The Perverse Focus on the FOMC and Jobs Data
This week will bring the types of news that are generally considered to be among the most important for gold – the FOMC statement, as well as the July payrolls report (which in turn derives its perceived importance from its effect on central bank policy). It should be pointed out here that it actually makes very little sense for the market to focus on these data points (even though it is clear that the focus exists and cannot be ignored).
Let us consider the payrolls report first: what does it actually tell us? In reality it is a fairly meaningless datum. Not only is it merely an account of the past, it is not even a particularly precise account of the past. The report gets revised several times (at least thrice if memory serves, with the final revisions being done a full year after the report’s first publication, when the BLS does its annual revisions). Even the thrice revised version of the report isn’t really all that meaningful. After all, the employment statistics are collated in such a manner that all those who are long-term unemployed and considered ‘discouraged’ are simply no longer counted as unemployed, even though that is what they are. Lastly, even if there were some way of obtaining a perfect payrolls report, it would not really mean much or tell us anything about the future. Employment is a lagging economic indicator. The economy could well be in recession already, even in the face of employment data that still ‘look good’.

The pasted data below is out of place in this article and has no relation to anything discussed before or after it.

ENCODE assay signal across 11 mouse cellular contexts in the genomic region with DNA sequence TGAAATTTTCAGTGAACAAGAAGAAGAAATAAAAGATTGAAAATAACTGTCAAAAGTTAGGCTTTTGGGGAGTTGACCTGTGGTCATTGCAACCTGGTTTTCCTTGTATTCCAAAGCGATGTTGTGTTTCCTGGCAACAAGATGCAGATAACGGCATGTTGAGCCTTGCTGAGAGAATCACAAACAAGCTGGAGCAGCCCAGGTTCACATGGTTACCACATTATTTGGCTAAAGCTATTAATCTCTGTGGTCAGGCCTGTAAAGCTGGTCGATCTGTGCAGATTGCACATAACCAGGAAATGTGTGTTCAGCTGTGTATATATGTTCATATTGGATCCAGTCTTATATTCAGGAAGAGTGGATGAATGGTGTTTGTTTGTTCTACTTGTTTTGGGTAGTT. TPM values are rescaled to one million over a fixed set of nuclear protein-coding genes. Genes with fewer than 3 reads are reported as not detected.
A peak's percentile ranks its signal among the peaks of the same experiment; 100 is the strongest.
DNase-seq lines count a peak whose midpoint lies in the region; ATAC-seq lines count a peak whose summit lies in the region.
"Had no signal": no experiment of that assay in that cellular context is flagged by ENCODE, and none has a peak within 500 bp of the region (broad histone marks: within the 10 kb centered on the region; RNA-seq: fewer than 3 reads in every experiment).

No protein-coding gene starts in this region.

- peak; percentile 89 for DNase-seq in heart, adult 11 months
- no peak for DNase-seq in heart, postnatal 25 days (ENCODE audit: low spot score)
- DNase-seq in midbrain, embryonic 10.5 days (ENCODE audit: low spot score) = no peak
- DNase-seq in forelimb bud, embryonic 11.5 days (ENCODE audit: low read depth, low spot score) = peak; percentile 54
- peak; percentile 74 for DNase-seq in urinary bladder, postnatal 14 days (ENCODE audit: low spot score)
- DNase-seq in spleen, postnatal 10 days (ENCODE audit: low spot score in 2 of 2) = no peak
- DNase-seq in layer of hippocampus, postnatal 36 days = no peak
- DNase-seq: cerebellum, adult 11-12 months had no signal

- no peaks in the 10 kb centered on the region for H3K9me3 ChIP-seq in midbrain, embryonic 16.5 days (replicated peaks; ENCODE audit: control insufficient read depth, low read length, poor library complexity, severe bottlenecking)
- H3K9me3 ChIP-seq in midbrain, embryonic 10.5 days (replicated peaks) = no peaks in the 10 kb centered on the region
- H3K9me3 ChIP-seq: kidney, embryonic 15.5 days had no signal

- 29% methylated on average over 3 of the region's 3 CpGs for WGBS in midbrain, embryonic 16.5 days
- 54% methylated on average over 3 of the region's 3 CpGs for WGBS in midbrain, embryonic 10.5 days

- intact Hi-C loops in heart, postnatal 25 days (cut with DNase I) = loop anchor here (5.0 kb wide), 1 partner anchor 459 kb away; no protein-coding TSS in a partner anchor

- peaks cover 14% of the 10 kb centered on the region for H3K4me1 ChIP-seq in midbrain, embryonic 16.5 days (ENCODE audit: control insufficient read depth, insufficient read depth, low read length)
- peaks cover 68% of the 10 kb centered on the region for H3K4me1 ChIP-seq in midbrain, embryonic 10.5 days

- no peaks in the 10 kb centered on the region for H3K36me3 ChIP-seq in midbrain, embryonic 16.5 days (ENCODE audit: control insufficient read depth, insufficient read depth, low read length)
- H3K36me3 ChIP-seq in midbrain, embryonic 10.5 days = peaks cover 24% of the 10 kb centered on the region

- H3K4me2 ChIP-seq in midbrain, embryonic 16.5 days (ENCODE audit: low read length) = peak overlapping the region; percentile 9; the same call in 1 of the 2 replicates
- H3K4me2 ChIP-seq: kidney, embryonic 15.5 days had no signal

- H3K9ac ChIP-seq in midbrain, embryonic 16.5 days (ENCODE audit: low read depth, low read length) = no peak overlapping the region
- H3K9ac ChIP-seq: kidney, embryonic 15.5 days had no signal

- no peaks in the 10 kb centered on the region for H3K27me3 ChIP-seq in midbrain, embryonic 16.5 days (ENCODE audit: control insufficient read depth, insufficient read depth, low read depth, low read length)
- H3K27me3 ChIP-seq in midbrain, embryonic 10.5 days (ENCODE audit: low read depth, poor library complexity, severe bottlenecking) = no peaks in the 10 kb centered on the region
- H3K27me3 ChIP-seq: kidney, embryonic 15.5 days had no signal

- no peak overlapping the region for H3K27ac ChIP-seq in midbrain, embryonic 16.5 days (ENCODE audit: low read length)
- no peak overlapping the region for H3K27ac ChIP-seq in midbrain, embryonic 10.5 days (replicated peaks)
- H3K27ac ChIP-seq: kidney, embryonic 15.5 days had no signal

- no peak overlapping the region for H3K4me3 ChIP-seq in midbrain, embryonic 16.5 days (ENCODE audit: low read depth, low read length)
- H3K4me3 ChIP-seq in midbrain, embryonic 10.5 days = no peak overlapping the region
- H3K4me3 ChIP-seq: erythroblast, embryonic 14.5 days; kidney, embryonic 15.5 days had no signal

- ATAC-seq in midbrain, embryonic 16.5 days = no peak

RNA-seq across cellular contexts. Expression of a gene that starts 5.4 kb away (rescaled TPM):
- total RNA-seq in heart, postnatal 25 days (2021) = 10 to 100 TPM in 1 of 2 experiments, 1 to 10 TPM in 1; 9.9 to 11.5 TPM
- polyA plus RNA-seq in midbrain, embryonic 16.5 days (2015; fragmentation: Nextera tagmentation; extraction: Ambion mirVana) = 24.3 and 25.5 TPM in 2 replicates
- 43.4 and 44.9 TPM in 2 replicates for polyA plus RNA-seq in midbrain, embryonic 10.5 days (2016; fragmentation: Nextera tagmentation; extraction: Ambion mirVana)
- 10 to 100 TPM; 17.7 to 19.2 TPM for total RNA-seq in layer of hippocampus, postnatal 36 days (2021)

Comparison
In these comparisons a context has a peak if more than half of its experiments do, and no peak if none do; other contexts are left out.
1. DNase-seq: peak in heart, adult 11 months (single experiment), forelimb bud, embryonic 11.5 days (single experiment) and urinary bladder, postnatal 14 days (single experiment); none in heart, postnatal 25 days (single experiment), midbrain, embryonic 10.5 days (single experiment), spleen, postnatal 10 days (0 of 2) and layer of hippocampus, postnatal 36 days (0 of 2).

That is in fact what happened in late 2007: in hindsight it was determined that the economy entered a recession in late 2007, even though most of the real time economic data releases at the time – including payrolls data – appeared to still look fine. In fact, the Fed, whose reaction to economic data is what the market really cares about, still proclaimed in summer of 2008 that the US economy was likely to ‘avoid a recession’. At the time, the recession had been in train for more than half a year already. In short, the Fed is not only incapable of forecasting an economic downturn, it is not even able to recognize a recession that is staring it right into the face.
Now let us consider the FOMC statement, which this month may contain news about the planned ‘tapering’ of ‘QE’ as well as refined ‘forward guidance’ regarding the Fed’s interest rate manipulations. Fresh Hilsenblather to that effect has been published late last week, entitled: “Up for Debate at Fed: A Sharper Easy-Money Message”. Apparently we need a more forceful reminder that there will be easy money for as far as they eye can see, or for however long it takes for easy money to bring the economy to utter ruin, whichever comes first.
A pertinent excerpt: